June 6, 2023 | Erin Bluvas, email@example.com
Megan Morgan has lived her entire life with complete hearing loss in one ear. Since birth, she has been fascinated by how humans communicate – whether deaf or not.
“I grew up interested in helping people with hearing differences and fell in love with speech-language pathology,” the Suwanee, Georgia native says.
After studying early childhood education at the University of West Georgia, Morgan gained experience working with kids as an elementary school teacher. She taught first, third and fourth grades in Georgia and North Carolina before landing in South Carolina at Lexington School District One outside of Columbia.
When researching graduate schools, Morgan looked for the best speech-language pathology programs in the nation. She was thrilled to find one of them in her own backyard. Accepted into the Department of Communication Science and Disorders’ M.S. in Speech-Language Pathology – Distance Education program, Morgan attended orientation.
“Everyone was so kind and provided all the information I needed to say yes,” she recalls.
During her program, Morgan gained clinical experience at the department’s Montgomery Speech-Language-Hearing Clinic, learning about aural rehabilitation assessments and interventions. She also worked at a local private clinic and elementary school – confirming her passion for working with children who have hearing loss.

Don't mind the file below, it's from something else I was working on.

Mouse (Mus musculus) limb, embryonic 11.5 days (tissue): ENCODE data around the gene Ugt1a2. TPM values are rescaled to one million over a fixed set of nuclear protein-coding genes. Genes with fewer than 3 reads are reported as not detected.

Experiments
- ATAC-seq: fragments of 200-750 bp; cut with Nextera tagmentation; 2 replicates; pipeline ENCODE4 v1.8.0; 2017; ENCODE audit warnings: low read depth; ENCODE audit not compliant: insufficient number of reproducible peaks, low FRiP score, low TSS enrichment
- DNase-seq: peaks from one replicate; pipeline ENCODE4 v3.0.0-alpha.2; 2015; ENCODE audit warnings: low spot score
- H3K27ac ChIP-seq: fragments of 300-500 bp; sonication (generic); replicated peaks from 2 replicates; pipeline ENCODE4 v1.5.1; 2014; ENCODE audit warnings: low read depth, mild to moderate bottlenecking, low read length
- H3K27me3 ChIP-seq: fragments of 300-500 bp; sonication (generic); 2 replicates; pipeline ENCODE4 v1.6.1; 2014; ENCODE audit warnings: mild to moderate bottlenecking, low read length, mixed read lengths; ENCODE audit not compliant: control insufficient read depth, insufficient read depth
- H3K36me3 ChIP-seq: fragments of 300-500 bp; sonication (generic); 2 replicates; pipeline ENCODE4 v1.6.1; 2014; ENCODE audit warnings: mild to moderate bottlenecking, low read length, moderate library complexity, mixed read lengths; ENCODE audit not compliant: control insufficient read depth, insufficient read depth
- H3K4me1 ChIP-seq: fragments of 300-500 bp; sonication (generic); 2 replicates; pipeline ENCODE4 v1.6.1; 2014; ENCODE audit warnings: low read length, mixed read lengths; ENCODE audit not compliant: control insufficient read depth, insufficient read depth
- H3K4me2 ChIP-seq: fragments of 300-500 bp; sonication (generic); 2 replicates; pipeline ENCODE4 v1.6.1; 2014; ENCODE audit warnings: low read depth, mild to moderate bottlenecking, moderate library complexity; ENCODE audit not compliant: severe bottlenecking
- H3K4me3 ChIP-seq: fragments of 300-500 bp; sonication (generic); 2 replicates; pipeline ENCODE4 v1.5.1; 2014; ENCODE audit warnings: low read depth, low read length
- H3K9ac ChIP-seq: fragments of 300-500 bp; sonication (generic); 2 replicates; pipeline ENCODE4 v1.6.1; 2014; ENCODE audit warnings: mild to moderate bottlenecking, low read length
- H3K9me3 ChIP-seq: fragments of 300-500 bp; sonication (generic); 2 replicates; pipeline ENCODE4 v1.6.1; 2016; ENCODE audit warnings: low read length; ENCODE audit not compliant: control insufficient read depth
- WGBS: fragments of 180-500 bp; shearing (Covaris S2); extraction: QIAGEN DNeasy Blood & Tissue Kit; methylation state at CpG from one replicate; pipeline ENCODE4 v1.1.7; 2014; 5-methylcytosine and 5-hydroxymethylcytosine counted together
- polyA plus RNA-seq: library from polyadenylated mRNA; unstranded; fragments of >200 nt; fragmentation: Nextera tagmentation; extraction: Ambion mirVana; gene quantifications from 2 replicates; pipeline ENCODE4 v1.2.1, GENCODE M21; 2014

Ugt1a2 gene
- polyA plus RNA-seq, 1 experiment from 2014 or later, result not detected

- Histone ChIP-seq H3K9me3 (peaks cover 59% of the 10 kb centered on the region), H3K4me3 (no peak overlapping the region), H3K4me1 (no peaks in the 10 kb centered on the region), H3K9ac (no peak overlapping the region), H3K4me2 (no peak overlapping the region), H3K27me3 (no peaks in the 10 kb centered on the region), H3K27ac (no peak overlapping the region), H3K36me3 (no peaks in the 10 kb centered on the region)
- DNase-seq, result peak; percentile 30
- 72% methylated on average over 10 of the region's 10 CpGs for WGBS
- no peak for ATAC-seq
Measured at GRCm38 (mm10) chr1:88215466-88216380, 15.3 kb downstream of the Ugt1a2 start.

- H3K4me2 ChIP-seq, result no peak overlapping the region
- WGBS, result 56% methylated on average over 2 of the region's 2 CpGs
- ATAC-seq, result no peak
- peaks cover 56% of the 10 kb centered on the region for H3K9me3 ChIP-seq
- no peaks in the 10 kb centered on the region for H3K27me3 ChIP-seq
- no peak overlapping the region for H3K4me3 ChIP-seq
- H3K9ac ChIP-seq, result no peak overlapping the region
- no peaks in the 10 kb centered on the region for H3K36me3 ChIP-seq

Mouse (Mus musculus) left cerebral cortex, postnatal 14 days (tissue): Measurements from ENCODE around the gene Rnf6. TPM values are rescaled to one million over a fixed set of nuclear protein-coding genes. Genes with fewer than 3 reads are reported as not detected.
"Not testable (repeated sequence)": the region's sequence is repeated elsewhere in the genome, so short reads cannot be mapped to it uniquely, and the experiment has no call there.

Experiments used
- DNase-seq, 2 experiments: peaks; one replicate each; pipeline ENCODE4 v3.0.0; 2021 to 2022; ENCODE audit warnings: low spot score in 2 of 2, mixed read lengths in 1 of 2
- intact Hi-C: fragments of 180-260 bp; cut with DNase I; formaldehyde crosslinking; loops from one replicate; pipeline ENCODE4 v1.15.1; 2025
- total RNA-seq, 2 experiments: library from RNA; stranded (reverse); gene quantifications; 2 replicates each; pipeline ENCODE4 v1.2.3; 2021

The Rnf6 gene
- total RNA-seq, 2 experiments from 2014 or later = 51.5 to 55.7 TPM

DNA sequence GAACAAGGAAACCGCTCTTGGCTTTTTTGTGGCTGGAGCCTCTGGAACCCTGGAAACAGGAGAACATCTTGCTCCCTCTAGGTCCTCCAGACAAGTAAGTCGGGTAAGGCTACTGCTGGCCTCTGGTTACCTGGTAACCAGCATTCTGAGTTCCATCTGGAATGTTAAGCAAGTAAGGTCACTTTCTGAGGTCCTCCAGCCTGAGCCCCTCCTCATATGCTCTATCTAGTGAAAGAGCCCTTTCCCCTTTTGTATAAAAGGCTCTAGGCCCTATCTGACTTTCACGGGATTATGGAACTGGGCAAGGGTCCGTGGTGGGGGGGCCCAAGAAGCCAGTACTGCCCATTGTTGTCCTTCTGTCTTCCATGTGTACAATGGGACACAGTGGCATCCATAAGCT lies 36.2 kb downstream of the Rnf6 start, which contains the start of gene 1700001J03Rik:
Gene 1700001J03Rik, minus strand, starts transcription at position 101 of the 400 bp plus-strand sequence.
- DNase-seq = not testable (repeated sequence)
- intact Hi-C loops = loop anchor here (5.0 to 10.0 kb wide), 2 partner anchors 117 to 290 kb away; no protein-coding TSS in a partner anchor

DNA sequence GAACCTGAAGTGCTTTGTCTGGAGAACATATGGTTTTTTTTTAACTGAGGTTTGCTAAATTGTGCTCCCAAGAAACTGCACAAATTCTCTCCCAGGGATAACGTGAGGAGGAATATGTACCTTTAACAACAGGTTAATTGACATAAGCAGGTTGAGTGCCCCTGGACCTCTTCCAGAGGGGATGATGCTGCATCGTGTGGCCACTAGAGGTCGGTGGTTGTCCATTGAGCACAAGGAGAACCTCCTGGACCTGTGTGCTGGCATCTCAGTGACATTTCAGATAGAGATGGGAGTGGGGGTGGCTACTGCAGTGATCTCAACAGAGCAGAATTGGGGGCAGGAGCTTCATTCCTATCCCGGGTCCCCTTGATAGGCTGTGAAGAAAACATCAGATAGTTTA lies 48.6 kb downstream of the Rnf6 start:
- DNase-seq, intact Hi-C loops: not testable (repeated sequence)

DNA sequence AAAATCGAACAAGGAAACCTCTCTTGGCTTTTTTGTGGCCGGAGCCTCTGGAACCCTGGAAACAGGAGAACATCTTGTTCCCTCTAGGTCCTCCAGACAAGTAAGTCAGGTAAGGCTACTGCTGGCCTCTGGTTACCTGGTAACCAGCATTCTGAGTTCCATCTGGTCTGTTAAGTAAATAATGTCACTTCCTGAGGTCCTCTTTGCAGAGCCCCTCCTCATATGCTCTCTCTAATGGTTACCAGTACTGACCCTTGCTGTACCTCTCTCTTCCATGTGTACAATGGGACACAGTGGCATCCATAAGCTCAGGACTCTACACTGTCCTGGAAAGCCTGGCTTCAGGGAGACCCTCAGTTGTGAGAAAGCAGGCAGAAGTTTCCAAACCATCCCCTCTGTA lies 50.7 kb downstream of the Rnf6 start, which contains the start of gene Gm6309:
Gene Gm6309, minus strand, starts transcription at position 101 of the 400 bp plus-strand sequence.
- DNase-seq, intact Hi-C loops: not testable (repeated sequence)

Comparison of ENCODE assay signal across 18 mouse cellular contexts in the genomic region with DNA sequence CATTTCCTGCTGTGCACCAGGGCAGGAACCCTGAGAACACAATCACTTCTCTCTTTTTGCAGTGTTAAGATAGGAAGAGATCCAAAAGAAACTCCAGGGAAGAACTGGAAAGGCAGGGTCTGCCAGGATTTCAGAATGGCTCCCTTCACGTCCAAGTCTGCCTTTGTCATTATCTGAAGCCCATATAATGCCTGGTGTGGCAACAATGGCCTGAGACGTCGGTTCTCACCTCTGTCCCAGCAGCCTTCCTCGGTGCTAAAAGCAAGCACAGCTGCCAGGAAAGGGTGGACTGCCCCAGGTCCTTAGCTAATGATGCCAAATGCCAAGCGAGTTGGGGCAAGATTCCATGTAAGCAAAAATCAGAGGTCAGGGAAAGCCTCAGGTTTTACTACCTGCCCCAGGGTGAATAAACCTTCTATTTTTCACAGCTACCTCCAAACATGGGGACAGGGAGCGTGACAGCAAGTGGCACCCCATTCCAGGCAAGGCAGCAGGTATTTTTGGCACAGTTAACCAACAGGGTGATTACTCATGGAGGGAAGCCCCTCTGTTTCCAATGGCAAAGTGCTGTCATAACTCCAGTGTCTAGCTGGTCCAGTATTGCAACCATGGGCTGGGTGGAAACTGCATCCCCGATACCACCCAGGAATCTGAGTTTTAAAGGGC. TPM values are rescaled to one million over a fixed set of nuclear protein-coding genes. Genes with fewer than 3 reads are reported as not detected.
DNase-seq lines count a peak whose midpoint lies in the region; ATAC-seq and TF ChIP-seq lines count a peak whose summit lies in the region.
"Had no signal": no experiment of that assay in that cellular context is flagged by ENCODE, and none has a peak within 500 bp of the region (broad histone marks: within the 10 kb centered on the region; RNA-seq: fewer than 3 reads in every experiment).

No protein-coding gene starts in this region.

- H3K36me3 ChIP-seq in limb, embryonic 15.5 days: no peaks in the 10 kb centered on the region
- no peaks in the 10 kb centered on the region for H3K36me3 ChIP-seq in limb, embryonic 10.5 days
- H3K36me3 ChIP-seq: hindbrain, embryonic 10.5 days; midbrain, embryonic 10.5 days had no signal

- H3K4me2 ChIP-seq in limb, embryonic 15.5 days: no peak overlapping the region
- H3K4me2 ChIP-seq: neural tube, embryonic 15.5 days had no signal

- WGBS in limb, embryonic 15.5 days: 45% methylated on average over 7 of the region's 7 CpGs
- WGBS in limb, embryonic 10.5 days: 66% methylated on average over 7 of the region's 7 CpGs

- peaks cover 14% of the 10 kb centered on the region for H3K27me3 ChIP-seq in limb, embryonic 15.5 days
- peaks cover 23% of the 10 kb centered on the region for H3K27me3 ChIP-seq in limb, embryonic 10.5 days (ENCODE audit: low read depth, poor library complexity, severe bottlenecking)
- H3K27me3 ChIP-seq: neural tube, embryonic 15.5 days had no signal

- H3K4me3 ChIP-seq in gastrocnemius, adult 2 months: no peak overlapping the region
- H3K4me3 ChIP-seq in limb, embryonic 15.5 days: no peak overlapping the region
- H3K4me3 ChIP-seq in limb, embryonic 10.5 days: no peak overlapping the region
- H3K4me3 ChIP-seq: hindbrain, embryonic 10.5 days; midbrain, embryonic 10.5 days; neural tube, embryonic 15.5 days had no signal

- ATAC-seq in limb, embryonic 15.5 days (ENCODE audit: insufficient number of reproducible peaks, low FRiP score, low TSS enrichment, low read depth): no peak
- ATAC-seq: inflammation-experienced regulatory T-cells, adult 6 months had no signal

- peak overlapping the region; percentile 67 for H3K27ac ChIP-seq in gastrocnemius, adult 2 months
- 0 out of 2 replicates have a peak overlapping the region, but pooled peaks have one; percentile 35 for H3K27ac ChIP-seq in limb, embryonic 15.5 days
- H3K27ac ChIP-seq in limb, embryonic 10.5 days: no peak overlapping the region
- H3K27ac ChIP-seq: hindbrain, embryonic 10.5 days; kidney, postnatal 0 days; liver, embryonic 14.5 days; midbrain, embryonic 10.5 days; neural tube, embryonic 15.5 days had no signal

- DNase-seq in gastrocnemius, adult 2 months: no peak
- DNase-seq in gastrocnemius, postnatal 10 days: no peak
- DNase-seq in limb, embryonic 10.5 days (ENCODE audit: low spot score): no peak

A second personal challenge introduced Morgan to another population she is now passionate about as well. She battled (and beat) thyroid cancer while in the middle of her program, inspiring her to volunteer with speech-language pathologists at Prisma Health as they conducted head and neck cancer screenings. Morgan learned about the challenges these patients face and how to reduce swelling through lymphedema therapy to address their swallowing difficulties (also known as dysphagia).
Throughout this time, the Outstanding Master of Science-Distance Education Award winner maintained a 4.0. Morgan found support in faculty members, who served as both instructors and clinical supervisors.
“Dr. Beth Barnes, Ms. Juliana Miller, and Ms. Murphree-Holden have been amazing mentors and they helped me navigate graduate school while fighting cancer,” she says. “They provided me with the best support I could have ever hoped for.”
With two populations she is passionate about, Morgan is excited to work with either or both after she graduates in August. Her goal is to support pediatric patients with speech and language as well as patients with head and neck cancer to help them regain the ability to swallow and their quality of life.
Speech-language pathologists work with children and adults who exhibit limitations in the areas of speech, language, literacy and hearing that often impact academic performance, career opportunities and socialization. The Department of Communication Sciences and Disorders offers both residential and distance education paths to becoming a speech-language pathologist.
The Montgomery Speech-Language-Hearing Clinic provides quality diagnostic and treatment programs for individuals of all ages with communication disabilities. We provide clients with communication disorders the highest quality and most effective evaluation and treatment in order to improve social, educational and vocational participation.